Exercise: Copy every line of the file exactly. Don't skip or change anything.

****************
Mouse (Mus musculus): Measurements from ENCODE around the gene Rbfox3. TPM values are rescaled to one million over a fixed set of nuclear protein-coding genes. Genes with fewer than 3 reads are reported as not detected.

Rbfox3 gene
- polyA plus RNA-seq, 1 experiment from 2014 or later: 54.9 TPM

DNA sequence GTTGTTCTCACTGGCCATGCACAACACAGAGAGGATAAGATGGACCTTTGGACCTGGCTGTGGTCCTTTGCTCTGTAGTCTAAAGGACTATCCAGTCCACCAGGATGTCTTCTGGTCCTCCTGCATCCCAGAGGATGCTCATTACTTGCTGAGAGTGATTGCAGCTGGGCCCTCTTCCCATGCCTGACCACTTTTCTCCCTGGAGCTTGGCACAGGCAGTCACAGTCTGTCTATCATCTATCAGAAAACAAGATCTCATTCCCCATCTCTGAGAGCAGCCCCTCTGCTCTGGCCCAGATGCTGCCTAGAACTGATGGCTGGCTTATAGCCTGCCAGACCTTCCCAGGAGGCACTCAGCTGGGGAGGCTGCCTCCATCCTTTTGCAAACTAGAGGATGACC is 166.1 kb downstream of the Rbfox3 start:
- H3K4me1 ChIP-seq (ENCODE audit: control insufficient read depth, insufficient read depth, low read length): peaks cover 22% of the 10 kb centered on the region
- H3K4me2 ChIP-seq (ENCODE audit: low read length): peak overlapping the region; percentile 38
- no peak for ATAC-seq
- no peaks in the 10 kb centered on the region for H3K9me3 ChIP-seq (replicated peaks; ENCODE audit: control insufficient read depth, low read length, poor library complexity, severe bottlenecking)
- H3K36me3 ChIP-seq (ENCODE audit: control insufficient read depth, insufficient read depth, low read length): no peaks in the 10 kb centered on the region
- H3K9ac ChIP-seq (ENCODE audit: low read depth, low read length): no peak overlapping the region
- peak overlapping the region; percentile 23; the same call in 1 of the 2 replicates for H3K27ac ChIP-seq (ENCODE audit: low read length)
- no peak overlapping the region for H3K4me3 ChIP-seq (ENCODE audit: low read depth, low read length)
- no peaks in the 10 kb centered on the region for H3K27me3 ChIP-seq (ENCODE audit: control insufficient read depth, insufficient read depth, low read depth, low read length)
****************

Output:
Mouse (Mus musculus): Measurements from ENCODE around the gene Rbfox3. TPM values are rescaled to one million over a fixed set of nuclear protein-coding genes. Genes with fewer than 3 reads are reported as not detected.

Rbfox3 gene
- polyA plus RNA-seq, 1 experiment from 2014 or later: 54.9 TPM

DNA sequence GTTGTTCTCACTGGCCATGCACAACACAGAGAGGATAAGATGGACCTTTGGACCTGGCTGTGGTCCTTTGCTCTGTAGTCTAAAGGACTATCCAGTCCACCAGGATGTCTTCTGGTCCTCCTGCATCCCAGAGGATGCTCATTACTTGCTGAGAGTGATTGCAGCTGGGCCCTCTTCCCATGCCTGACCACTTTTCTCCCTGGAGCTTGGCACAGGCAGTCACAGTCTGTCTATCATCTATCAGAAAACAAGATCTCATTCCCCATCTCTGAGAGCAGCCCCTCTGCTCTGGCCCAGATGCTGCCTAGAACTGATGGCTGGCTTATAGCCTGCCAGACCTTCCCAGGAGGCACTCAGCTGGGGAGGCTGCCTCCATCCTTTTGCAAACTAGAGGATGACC is 166.1 kb downstream of the Rbfox3 start:
- H3K4me1 ChIP-seq (ENCODE audit: control insufficient read depth, insufficient read depth, low read length): peaks cover 22% of the 10 kb centered on the region
- H3K4me2 ChIP-seq (ENCODE audit: low read length): peak overlapping the region; percentile 38
- no peak for ATAC-seq
- no peaks in the 10 kb centered on the region for H3K9me3 ChIP-seq (replicated peaks; ENCODE audit: control insufficient read depth, low read length, poor library complexity, severe bottlenecking)
- H3K36me3 ChIP-seq (ENCODE audit: control insufficient read depth, insufficient read depth, low read length): no peaks in the 10 kb centered on the region
- H3K9ac ChIP-seq (ENCODE audit: low read depth, low read length): no peak overlapping the region
- peak overlapping the region; percentile 23; the same call in 1 of the 2 replicates for H3K27ac ChIP-seq (ENCODE audit: low read length)
- no peak overlapping the region for H3K4me3 ChIP-seq (ENCODE audit: low read depth, low read length)
- no peaks in the 10 kb centered on the region for H3K27me3 ChIP-seq (ENCODE audit: control insufficient read depth, insufficient read depth, low read depth, low read length)